Pakistan cricketers Mohammad Aamer (left), Salman Butt (right) and Mohammad Asif (behind) seen here in Tauton, England in 2010. Butt and Asif were convicted of fixing parts of a Test match by a British court on Tuesday.
Pakistan cricketers Mohammad Aamer (left), Salman Butt (right) and Mohammad Asif (behind) seen here in Tauton, England in 2010. Butt and Asif were convicted of fixing parts of a Test match by a British court on Tuesday. Getty Images - Hamish Blair

Duo guilty in match-fixing trial

PAKISTAN cricketers Salman Butt and Mohammad Asif were found guilty overnight of fixing parts of a Test against England in a case that has thrown the credibility of the international game into doubt.

Former Test captain Butt, 27, and fast bowler Asif, 28, face jail after a court in London convicted them of deliberately bowling three no-balls during the Lord's Test in August 2010 as part of a "spot-fixing" betting scam.

The verdicts are a scalp from beyond the grave for Britain's News of the World tabloid, which uncovered the conspiracy but was shut down by owner Rupert Murdoch this year amid a scandal over phone-hacking.

Prosecutors alleged Butt and Asif conspired with British agent Mazher Majeed and Pakistan fast bowler Mohammad Aamer to bowl the no-balls as part of a plot that revealed "rampant corruption" at the heart of international cricket.

Butt faces up to seven years in prison jail after the jury at Southwark Crown Court convicted him of conspiracy to obtain or accept corrupt payments, and conspiracy to cheat at gambling.

Asif faces up to two years in jail after he was found guilty of conspiracy to cheat, but the jury have not yet decided whether he is guilty of the second charge.

They are expected to be sentenced later this week.

Butt and Asif had pleaded not guilty and they sat in silence in the dock as the jury delivered their verdicts, after spending nearly 17 hours in deliberations over four days.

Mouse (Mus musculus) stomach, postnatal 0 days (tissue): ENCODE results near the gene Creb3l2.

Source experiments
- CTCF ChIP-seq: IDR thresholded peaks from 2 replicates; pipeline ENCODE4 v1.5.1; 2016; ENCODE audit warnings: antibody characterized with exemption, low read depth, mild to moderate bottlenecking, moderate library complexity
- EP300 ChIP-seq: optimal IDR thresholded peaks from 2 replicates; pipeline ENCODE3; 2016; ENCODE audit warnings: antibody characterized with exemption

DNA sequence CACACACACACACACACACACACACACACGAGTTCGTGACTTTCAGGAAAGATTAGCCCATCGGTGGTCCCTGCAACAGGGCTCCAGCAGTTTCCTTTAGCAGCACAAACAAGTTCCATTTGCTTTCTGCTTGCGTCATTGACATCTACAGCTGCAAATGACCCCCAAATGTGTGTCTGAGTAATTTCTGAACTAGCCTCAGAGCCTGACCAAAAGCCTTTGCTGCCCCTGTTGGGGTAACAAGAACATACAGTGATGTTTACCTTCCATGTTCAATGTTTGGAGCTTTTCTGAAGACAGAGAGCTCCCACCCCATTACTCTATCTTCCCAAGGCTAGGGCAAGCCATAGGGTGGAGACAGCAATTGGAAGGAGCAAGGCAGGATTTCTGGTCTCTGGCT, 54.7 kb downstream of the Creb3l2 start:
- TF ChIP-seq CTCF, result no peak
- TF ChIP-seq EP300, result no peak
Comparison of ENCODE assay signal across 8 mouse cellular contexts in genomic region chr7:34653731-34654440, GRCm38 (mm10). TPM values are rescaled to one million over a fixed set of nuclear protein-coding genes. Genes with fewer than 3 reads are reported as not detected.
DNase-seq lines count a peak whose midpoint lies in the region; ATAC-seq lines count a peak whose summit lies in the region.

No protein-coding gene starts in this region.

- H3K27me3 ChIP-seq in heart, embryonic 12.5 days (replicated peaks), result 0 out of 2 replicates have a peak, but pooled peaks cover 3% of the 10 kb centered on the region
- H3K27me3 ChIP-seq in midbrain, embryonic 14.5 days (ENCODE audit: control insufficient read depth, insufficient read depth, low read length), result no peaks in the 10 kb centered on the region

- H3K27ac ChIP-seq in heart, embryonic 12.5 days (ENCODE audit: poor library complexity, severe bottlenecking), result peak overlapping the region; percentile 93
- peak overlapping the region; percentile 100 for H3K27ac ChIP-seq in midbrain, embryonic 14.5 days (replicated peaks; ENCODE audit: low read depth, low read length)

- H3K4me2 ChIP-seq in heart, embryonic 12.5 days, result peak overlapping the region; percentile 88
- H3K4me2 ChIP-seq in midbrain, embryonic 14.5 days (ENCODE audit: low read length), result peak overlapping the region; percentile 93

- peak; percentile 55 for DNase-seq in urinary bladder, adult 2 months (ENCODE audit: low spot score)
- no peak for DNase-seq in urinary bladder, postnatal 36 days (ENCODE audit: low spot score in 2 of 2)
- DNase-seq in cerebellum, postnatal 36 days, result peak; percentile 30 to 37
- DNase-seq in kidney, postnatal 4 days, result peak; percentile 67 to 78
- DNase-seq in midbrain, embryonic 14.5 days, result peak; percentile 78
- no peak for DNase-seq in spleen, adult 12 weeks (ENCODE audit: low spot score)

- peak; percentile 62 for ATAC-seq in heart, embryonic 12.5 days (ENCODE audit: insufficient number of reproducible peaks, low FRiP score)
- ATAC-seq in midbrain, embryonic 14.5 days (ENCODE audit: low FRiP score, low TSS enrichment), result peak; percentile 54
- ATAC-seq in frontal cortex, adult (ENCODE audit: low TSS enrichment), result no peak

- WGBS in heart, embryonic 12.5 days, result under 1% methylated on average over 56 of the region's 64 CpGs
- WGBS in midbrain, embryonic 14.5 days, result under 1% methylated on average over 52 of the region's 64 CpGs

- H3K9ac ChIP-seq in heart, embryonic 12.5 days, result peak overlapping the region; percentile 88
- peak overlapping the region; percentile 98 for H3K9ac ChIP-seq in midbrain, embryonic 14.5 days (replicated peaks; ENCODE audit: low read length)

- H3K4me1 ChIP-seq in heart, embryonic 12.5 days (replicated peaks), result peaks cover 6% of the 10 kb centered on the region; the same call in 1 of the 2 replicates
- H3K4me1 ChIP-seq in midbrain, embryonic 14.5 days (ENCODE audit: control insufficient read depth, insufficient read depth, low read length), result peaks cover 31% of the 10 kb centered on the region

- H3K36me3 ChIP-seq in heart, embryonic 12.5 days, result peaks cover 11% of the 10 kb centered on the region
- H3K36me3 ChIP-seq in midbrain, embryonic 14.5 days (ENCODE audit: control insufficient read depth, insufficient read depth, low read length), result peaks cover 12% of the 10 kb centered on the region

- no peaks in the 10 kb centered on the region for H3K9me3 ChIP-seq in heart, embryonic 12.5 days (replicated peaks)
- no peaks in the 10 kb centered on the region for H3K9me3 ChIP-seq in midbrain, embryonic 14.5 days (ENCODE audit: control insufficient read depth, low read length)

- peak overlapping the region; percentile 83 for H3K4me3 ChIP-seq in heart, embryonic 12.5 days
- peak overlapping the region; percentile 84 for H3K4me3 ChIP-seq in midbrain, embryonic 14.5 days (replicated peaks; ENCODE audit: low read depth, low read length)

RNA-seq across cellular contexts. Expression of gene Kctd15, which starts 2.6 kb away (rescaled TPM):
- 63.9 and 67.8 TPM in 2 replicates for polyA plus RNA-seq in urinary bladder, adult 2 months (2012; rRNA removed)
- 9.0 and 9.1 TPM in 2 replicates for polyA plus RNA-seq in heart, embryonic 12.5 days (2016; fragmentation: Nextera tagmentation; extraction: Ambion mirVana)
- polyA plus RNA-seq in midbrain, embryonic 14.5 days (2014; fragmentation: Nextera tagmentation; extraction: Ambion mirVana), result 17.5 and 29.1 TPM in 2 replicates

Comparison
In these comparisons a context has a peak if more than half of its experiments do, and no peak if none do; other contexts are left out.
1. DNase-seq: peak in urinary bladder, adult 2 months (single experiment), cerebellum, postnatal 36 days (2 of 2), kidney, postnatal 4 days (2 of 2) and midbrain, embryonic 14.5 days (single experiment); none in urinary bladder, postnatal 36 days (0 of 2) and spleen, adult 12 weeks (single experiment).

Majeed, 36, and Aamer, 19, were also charged with the same offences but were not standing trial alongside Butt and Asif.

In a further twist, Butt's wife gave birth to a baby boy just 30 minutes before the verdict was delivered, his father said by telephone from Pakistan's eastern city of Lahore.

Butt already has one daughter.

"It's a matter of great grief for us that Butt has been found guilty. We hope the Almighty will bring him out of this trouble because these are very difficult times for him and the family," Zulfiqar Butt told AFP.

During the three-week trial the jury heard that vast sums of money could be made by rigging games for betting syndicates, particularly in South Asia, and that the problem was theatening the game of cricket.

Mazher Mahmood, News of the World's former investigations editor, known as the "fake sheikh" for his disguises, told the court he had approached Majeed pretending to be an Indian businessman.

Majeed claimed he had at least six Pakistani players working for him and that it would cost between 50,000 and 80,000 (NZ$100,000 and $160,000) to fix a "bracket", where bets are made on incidents during a given period of play.

But the cost of rigging a whole result was far more, at 400,000 for a Twenty20, 450,000 for a one-day international, and 1 million for Test matches, Majeed allegedly told the reporter.

The agent was secretly filmed accepting 150,000 in cash from the journalist as part of an arrangement to bowl the no-balls, and recorded allegedly making arrangements with Butt for the no balls.

Butt told the court he had ignored his agent's requests to fix games and had no knowledge of the plan to bowl no balls, while admitting that he had failed in his duty to inform cricketing authorities of Majeed's approach.

Asif meanwhile said he had bowled a no ball at the exact time the agent had predicted to the News of the World journalist because Butt had told him to run faster moments before his delivery.

The team's manager during the fateful tour of England when the scam was uncovered, Yawar Saeed, said Pakistan cricket had been badly tarnished by the case.

"I feel very sad because I tried my level best to tell them to keep away from notorious people. They should have understood that and they committed a blunder, and when you commit a blunder, you are punished," he told AFP.

"I'm also sad because the country's name has been dragged into this entire controversy. Pakistan is known for its talented players but this case has stained the country's image badly," he added.

The case is the worst in international cricket since that of South Africa's Hansie Cronje a decade ago.

Cronje was banned for life in 2000 after it was revealed he accepted money from bookmakers in a bid to influence the course of games as well as trying to corrupt his team-mates. He died in a plane crash in 2002.

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